The ecosystem services can range from watershed protection, forest conservation, biodiversity conservation, carbon sequestration, landscape beauty in support of ecotourism, and may be present at any scale, from local to national, regional, or international.

The PES workshop in Bangkok is the first in a series of workshops that seeks to identify more specific capacity-building needs for supporting PES enabling policy at the national level, and facilitate and mobilize regional institutions to support countries in addressing these needs. Back to top


ASEAN workshop strengthen sharing of biodiversity information

Strong biodiversity information networks to enable ASEAN Member States to share data on flora, fauna and other species are crucial components of conservation efforts.   

To lay the groundwork for these networks, ACB conducted a Regional Technical Workshop on the Clearing-House Mechanism (CHM) Enhancement: Networking and Collaboration Tools from 30 June to 03 July 2009 in Bogor, Indonesia.  The four-day workshop, in collaboration with the Southeast Asian Regional Centre for Tropical Biology (SEAMEO BIOTROP), and Indonesia’s Ministry of Forestry and Ministry of Environment, was attended by managers of biodiversity database units, CHM web administrators, and information technology staff of ASEAN Member States.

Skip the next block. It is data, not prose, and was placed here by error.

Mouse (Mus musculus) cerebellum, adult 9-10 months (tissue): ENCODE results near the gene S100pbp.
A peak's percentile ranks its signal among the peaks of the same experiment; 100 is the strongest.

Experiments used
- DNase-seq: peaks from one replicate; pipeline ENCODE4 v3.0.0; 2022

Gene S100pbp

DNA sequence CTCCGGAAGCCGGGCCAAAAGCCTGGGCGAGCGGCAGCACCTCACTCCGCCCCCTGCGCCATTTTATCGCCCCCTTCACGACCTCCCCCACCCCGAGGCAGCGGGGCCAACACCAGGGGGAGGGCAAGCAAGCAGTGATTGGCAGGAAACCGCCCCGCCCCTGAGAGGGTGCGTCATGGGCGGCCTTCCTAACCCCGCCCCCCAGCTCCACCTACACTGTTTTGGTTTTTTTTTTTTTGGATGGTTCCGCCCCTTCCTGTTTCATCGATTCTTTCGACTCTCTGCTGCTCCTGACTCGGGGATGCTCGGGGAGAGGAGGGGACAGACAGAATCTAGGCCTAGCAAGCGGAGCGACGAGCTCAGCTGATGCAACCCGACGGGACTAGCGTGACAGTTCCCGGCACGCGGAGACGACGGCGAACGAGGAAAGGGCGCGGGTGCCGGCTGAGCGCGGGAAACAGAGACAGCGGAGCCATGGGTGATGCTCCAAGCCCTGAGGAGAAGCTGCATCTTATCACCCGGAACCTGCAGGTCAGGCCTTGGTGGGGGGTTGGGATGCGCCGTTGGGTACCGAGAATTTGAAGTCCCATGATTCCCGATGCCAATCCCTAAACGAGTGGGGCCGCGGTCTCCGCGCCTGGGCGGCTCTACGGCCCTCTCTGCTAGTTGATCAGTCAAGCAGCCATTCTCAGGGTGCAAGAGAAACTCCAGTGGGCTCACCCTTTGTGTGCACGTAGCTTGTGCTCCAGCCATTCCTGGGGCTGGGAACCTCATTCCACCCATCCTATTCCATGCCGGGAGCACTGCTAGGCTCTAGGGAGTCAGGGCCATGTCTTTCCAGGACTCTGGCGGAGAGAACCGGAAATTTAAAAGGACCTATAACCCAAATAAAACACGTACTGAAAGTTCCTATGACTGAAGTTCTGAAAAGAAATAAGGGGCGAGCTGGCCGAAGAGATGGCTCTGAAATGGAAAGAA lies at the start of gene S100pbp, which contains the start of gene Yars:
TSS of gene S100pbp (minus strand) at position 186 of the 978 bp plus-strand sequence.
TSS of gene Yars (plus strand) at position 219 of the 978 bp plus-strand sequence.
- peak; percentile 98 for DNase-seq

The Convention on Biological Diversity (CBD) mandates its parties to establish CHM, a platform designed to enable sharing and harmonization of biodiversity information among member countries. The basic components of a national CHM include a National Focal Point, a stakeholder’s network, and a website. The CHM is also a useful tool for countries to meet environmental reporting requirements of multilateral environmental agreements (MEAs).

ACB is promoting the use of CHM, both as a tool to share biodiversity information, and as an aid to effectively implement the national biodiversity strategies and action plans of each country. Back to top


ASEAN biodiversity expert is 2009 outstanding Filipino forester

The executive director of ACB was chosen 2009 Outstanding Professional in the field of Forestry by the Professional Regulation Commission (PRC).